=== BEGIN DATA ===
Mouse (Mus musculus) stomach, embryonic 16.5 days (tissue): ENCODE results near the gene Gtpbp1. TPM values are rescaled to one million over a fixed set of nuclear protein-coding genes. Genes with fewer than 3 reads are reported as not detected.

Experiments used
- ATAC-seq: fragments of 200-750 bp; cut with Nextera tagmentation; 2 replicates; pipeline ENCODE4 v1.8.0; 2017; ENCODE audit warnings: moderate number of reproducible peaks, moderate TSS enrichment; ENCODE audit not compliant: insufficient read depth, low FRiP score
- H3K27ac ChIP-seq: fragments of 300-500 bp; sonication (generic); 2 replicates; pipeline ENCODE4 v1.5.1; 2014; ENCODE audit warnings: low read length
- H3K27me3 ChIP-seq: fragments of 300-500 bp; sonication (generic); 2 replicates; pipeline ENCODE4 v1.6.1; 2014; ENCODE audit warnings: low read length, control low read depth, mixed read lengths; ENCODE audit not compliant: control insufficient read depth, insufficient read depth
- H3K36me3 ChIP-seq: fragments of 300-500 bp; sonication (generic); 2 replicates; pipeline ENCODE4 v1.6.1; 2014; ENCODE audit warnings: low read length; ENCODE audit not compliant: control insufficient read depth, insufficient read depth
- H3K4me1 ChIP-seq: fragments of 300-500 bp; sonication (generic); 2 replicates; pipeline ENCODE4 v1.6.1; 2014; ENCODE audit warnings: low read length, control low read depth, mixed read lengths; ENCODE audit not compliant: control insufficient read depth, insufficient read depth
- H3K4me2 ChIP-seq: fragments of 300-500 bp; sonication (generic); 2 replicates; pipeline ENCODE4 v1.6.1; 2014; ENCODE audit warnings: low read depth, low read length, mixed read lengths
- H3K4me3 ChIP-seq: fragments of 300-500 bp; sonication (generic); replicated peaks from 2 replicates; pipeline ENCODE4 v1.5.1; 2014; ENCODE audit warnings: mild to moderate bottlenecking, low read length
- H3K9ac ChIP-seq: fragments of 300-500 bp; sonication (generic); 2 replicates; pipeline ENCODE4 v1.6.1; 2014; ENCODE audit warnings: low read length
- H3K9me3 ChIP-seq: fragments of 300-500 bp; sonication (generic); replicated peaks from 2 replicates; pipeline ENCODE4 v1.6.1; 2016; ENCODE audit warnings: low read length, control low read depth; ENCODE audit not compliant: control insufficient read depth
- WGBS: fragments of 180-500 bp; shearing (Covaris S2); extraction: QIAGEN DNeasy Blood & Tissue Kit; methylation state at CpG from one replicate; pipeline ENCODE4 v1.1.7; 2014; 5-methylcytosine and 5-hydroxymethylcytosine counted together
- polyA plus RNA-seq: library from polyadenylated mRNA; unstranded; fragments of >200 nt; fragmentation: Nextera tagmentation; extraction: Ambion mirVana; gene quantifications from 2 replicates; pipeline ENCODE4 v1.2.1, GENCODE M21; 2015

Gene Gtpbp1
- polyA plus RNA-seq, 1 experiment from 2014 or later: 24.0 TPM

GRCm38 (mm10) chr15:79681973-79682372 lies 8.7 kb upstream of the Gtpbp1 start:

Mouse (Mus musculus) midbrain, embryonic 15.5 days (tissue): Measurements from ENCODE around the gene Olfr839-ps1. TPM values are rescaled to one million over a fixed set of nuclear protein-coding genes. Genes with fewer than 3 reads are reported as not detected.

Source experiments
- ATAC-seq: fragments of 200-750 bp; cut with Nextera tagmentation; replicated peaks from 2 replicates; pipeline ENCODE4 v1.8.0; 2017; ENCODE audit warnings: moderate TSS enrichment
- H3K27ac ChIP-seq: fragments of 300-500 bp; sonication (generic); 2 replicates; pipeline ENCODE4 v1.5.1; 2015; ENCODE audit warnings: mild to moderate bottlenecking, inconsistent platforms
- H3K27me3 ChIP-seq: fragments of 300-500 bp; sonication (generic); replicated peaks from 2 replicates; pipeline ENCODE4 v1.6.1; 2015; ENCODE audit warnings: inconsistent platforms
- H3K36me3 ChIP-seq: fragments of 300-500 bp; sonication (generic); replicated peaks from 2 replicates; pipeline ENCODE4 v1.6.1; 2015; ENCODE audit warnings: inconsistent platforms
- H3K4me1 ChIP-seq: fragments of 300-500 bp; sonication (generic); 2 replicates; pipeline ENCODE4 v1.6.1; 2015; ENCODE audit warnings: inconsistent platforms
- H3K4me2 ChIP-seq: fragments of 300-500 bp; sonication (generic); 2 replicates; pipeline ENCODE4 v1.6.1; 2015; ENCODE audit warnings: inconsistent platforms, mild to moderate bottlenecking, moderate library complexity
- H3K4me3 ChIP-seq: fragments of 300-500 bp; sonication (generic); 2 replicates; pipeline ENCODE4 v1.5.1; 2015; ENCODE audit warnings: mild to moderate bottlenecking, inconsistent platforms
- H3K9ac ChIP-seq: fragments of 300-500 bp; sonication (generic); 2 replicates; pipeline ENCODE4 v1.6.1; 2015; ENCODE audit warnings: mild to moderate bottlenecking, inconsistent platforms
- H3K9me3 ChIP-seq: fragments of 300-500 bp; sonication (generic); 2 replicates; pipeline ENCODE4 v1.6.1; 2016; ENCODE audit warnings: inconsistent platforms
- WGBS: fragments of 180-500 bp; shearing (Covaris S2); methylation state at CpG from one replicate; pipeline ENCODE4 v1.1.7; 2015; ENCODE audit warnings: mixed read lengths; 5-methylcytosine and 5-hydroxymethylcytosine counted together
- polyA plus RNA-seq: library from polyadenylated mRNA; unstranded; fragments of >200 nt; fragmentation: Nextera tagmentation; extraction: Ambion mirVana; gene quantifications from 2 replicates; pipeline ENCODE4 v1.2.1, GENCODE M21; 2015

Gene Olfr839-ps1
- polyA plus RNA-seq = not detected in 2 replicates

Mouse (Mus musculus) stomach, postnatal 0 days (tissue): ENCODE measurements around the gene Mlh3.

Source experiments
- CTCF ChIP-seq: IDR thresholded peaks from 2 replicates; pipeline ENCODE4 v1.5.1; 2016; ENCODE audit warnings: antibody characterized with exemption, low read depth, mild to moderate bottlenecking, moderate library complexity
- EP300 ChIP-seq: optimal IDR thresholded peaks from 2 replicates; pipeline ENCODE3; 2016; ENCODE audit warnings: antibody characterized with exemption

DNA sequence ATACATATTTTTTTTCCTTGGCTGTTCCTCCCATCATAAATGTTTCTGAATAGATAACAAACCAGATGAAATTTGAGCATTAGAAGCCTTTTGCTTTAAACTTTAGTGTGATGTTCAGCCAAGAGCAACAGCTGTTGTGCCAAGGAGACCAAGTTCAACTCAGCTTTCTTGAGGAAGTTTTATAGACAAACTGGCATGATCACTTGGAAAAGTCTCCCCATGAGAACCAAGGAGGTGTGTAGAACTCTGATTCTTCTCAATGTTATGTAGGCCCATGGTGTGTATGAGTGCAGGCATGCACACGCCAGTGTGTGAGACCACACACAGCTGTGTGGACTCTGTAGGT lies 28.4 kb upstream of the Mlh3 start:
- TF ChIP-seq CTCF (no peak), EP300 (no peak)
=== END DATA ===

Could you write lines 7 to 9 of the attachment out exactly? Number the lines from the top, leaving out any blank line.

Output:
- H3K4me1 ChIP-seq: fragments of 300-500 bp; sonication (generic); 2 replicates; pipeline ENCODE4 v1.6.1; 2014; ENCODE audit warnings: low read length, control low read depth, mixed read lengths; ENCODE audit not compliant: control insufficient read depth, insufficient read depth
- H3K4me2 ChIP-seq: fragments of 300-500 bp; sonication (generic); 2 replicates; pipeline ENCODE4 v1.6.1; 2014; ENCODE audit warnings: low read depth, low read length, mixed read lengths
- H3K4me3 ChIP-seq: fragments of 300-500 bp; sonication (generic); replicated peaks from 2 replicates; pipeline ENCODE4 v1.5.1; 2014; ENCODE audit warnings: mild to moderate bottlenecking, low read length